“For those trapped inside with an abusive partner, this strange new reality can bring with it the added horror of an uptick in abuse and a partner who may be purposefully misleading them to think help is no longer available. The reality is that the shelters we’ve heard from are all operating as normal, highly aware of the importance of keeping services accessible.” 


If you are living with a person who misuses drugs and/or alcohol, consider leaving immediately for a shelter. If money is an issue contact your state/province for assistance. Shelter staff will assist. Canadians can access Covid money here https://www.canada.ca/en/department-finance/economic-response-plan.html Americans here https://www.benefits.gov/help/faq/Coronavirus-resources

“It seems most everything is closing down because of the Coronavirus, aka COVID-19, now considered a global pandemic. Schools, restaurants and other retail and service industries are temporarily suspending business to help curb the spread following the CDC’s recommendation of social distancing, advising any events with over 50 people be cancelled for the next eight weeks. Individuals are urged to stay at home as much as possible—work from home, order-in groceries, cancel nonessential doctor’s appointments and elective surgeries—basically, self-quarantine.”

How Abusers May Use COVID-19 Against Survivors

Abusers will likely exploit the COVID-19 pandemic to their own advantage. “This is another opportunity for an abusive partner to control their partner,” says Akapo. 

Survivors should be aware that abusers may….

  • Manipulate survivors into believing there are no resources available for them or that police or paramedics won’t respond to their calls.
  • Try to tell survivors that the abuser is infected, that they’ve infected the survivor, and if the survivor leaves them, they’ll put others at risk (a way to tray them at home).
  • Forbid the survivor from seeing friends or family because of the risk.
  • Downplay the risk and force the survivor to leave the house, or threaten to kick them out and expose them to the virus. 
  • Limit sharing critical information about the virus with survivors.  

Make sure the information you’re receiving about COVID-19 and the response recommendations are correct by visiting the Centers for Disease Control and Prevention (CDC) website. The CDC also lists the symptoms for COVID-19 and gives instructions for what to do if you suspect you are infected.”

Safety Planning for a Quarantine

Coming up with a plan of what you can do will take away some of the anxiety about the unknown. If you’re afraid of being trapped in a home with an abusive partner, walk through the possible scenarios and decide ahead of time what your response will be. 

DomesticShelters.org offers a multitude of articles on creating safety plans here, but you may also start by asking yourself these questions:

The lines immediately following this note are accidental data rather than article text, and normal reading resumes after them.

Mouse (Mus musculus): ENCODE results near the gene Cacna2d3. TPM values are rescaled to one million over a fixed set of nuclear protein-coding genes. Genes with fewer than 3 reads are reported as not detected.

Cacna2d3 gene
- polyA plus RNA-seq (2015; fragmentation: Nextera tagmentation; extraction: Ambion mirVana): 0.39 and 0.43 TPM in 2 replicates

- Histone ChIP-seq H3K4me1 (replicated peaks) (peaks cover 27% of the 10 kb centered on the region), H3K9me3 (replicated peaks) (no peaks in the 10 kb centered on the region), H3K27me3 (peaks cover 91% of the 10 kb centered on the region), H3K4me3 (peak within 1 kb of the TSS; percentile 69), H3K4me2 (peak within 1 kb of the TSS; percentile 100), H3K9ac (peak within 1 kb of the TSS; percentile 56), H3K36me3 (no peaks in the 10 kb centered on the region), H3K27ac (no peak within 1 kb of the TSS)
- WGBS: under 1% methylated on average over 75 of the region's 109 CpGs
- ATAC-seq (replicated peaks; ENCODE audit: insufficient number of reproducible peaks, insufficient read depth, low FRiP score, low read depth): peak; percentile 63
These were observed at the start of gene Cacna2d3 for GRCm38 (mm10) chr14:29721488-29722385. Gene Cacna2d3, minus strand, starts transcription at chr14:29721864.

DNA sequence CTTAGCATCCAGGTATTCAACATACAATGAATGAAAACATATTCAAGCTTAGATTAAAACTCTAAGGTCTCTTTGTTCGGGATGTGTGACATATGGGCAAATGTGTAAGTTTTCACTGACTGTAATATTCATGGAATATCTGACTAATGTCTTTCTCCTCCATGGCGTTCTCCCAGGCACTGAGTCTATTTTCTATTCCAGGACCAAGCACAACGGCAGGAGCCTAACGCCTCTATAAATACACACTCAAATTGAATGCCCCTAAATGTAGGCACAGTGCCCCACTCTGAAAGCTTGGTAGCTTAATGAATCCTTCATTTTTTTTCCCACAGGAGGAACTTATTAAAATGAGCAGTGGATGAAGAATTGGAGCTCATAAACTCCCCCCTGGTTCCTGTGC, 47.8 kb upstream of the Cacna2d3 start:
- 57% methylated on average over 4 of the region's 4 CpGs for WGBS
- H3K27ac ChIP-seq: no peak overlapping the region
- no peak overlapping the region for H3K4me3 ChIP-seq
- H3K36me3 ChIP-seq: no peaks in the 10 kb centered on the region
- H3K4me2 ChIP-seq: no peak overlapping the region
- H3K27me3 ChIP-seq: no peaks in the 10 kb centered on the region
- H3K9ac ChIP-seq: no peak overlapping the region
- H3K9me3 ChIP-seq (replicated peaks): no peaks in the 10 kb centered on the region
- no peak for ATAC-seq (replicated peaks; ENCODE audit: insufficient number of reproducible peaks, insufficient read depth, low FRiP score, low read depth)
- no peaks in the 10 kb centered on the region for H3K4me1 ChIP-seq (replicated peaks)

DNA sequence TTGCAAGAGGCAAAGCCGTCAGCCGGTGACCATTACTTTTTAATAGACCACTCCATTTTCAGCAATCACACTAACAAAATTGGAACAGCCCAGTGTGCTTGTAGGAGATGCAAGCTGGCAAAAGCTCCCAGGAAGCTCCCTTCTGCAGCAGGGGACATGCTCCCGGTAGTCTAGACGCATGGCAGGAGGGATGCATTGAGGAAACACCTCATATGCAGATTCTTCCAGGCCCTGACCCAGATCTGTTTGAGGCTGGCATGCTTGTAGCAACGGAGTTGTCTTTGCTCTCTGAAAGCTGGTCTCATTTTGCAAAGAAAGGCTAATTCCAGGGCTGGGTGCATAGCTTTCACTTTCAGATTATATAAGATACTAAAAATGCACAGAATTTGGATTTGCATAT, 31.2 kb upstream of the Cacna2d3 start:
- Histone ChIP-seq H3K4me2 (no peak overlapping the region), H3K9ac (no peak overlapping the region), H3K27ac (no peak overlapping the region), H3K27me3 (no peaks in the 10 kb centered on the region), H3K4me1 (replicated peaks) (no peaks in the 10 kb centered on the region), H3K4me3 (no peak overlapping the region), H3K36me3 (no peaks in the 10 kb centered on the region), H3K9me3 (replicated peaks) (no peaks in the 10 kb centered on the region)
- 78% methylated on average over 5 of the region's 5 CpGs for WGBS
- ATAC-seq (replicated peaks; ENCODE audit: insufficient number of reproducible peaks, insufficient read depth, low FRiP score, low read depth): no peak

•  Do I feel like my health and my children’s health will be put at risk if I’m quarantined with my partner?
  • Is there anywhere else I can go where I will be safe for an extended period of time? 
  • Have I contacted a domestic violence advocate near me for options in my community?
  • Is there a friend or family member I can stay with if shelters are full? 
  • If I’m afraid of leaving without my pets, can I find a safe place for them to go? (See this article for resources.)

The National Domestic Violence Hotline warns that abusers may implement tactics such as withholding necessary supplies like medication, hand sanitizer, insurance cards or may prevent survivors from seeking medical care. 

Also important to note: The shelters we spoke to said they do not discriminate against survivors who are sick, nor would they ask a survivor to leave if they became sick. Scott says the YWCA’s protocol would be to seek medical help while limiting the survivor’s contact with others, potentially housing them at a nearby hotel instead of in shelter. “We’d never kick them out,” she says.”  

Are you in danger? Take this risk assessment test. https://www.jonathanmccormick.com/are-you-in-danger-take-this-risk-assessment-test/

SHELTER SAFE CANADA https://www.jonathanmccormick.com/shelter-safe-canada-2/


Teenage dancers perform a Travis Wall choreographed routine which highlights the tragedy of the violence we inflict upon our fellow humans daily. https://www.jonathanmccormick.com/stop-the-violence-2/

Our sincere appreciation to Domesticshelters for this valuable information https://www.domesticshelters.org/articles/in-the-news/the-danger-of-being-quarantined-with-an-abuser?fbclid=IwAR2EgBeAYC4kpi6hk-xZ2ma0NP5r63yKAt2eo_1wIch0mX1dmzBoAgL-aj8

About lazeejjs

Jonathan McCormick holds a Black Belt in Combat Martial Arts. He is a U.S Marine (Inactive), trained with famed CIA operative Rex Applegate and Ultimate Fighter Champion Royce Gracie and was the director of the Institute of Defense Tactics. He is a former member of the American Society of Law Enforcement Trainers and worked with members of various law enforcement agencies in the areas of suspect control and officer safety. He has written for law enforcement magazines BlueLine (www.blueline.ca) and Twenty-Four-Seven and has been a guest writer for the Vancouver Province. “Wyoming Secrets”, “30,000 Secrets”, “Santa Barbara Secrets” and The “J” Team Series are inspirational novels which focus on women who feel overwhelmed by the threat of violence in their lives. View the Series
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  1. lazeejjs says:

    “Most women are one man away from welfare.” Gloria Steinem.

    She really has her shit together. “A woman without a man is like a fish without a bicycle.”

    This pandemic might be a light bulb moment for women living with an abuser, motivation to leave once and for all.

    Rebecca Simpson

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